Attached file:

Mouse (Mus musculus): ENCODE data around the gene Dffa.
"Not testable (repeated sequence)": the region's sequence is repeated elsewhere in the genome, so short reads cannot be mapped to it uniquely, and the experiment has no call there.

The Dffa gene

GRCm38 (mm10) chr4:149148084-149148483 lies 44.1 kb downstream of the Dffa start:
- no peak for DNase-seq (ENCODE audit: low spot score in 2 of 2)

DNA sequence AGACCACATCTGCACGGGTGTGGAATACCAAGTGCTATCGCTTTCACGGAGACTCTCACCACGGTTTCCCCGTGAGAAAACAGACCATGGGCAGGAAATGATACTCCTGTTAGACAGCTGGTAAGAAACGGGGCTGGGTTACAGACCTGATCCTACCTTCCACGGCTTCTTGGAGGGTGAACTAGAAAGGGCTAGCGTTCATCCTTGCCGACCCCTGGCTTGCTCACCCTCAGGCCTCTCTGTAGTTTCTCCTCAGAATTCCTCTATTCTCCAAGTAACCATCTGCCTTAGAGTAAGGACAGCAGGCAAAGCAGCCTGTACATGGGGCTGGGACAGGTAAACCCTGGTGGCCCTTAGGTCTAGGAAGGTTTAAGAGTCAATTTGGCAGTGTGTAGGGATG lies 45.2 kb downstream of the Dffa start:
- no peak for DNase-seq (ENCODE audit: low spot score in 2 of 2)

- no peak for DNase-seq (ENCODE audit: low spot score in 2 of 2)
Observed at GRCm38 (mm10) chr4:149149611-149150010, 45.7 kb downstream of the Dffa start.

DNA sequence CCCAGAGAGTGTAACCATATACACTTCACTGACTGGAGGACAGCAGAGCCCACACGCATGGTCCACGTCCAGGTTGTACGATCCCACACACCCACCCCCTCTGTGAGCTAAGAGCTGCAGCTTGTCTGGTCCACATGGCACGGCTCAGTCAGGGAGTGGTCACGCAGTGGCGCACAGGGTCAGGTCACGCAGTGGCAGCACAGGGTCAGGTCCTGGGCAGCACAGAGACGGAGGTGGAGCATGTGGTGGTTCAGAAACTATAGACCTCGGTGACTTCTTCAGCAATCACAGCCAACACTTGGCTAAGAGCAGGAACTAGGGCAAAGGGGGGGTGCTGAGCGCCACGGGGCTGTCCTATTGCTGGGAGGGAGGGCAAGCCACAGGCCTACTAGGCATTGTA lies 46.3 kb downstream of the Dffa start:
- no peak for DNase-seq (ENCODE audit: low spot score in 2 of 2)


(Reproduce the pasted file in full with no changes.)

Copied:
Mouse (Mus musculus): ENCODE data around the gene Dffa.
"Not testable (repeated sequence)": the region's sequence is repeated elsewhere in the genome, so short reads cannot be mapped to it uniquely, and the experiment has no call there.

The Dffa gene

GRCm38 (mm10) chr4:149148084-149148483 lies 44.1 kb downstream of the Dffa start:
- no peak for DNase-seq (ENCODE audit: low spot score in 2 of 2)

DNA sequence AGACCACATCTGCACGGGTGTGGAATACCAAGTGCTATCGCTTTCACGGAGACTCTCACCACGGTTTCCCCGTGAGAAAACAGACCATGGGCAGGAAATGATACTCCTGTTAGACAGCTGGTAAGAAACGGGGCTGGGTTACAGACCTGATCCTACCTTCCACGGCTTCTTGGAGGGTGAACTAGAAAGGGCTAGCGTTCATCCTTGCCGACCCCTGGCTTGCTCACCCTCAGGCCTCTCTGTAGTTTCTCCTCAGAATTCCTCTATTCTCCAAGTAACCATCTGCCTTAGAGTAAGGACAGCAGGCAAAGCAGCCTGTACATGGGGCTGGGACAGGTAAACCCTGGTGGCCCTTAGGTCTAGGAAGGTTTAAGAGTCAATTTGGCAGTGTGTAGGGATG lies 45.2 kb downstream of the Dffa start:
- no peak for DNase-seq (ENCODE audit: low spot score in 2 of 2)

- no peak for DNase-seq (ENCODE audit: low spot score in 2 of 2)
Observed at GRCm38 (mm10) chr4:149149611-149150010, 45.7 kb downstream of the Dffa start.

DNA sequence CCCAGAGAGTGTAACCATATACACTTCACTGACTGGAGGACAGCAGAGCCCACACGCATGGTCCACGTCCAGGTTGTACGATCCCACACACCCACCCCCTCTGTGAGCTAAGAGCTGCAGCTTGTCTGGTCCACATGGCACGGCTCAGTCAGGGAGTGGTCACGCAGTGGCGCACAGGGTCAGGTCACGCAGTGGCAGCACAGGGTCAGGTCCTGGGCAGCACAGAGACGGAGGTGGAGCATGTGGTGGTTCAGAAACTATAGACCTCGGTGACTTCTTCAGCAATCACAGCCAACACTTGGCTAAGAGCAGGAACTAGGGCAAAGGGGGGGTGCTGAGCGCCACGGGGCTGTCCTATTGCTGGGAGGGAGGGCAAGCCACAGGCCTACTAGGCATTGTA lies 46.3 kb downstream of the Dffa start:
- no peak for DNase-seq (ENCODE audit: low spot score in 2 of 2)